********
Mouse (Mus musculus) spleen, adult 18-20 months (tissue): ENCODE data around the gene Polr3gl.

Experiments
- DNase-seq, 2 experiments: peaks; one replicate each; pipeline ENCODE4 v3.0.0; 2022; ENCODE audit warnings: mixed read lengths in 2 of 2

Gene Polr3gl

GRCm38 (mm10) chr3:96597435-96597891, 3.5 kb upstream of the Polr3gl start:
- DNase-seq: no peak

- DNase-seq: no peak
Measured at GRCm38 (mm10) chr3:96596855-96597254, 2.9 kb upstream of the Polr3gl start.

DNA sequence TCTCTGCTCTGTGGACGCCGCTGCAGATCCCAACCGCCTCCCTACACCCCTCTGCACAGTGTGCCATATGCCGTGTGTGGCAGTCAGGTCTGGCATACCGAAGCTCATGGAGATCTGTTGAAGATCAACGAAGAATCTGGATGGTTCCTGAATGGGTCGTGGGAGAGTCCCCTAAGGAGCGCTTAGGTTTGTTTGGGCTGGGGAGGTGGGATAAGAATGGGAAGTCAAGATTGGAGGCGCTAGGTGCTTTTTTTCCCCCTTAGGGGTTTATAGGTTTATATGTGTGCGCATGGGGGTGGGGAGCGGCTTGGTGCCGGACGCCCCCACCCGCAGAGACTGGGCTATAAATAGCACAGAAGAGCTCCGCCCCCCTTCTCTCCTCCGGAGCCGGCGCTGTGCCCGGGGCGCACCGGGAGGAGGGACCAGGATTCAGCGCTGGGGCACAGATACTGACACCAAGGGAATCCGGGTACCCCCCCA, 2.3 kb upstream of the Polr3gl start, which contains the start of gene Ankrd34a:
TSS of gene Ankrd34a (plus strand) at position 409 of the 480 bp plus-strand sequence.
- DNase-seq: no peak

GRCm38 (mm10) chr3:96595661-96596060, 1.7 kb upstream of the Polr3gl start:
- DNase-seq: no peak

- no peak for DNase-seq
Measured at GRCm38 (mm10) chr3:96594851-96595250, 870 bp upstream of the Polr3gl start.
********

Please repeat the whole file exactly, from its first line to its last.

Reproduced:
Mouse (Mus musculus) spleen, adult 18-20 months (tissue): ENCODE data around the gene Polr3gl.

Experiments
- DNase-seq, 2 experiments: peaks; one replicate each; pipeline ENCODE4 v3.0.0; 2022; ENCODE audit warnings: mixed read lengths in 2 of 2

Gene Polr3gl

GRCm38 (mm10) chr3:96597435-96597891, 3.5 kb upstream of the Polr3gl start:
- DNase-seq: no peak

- DNase-seq: no peak
Measured at GRCm38 (mm10) chr3:96596855-96597254, 2.9 kb upstream of the Polr3gl start.

DNA sequence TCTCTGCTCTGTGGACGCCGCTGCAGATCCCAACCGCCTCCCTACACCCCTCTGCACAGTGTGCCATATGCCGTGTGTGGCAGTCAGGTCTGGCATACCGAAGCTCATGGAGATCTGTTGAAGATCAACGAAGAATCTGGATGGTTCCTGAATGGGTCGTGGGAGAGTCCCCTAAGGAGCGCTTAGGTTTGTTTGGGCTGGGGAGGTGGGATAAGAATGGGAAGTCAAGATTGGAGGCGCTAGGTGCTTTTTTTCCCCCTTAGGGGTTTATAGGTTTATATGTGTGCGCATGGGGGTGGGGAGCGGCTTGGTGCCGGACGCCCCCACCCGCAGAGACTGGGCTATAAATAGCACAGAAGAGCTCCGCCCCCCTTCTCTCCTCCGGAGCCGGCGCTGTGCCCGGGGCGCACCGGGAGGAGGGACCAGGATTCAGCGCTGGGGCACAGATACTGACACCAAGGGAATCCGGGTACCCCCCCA, 2.3 kb upstream of the Polr3gl start, which contains the start of gene Ankrd34a:
TSS of gene Ankrd34a (plus strand) at position 409 of the 480 bp plus-strand sequence.
- DNase-seq: no peak

GRCm38 (mm10) chr3:96595661-96596060, 1.7 kb upstream of the Polr3gl start:
- DNase-seq: no peak

- no peak for DNase-seq
Measured at GRCm38 (mm10) chr3:96594851-96595250, 870 bp upstream of the Polr3gl start.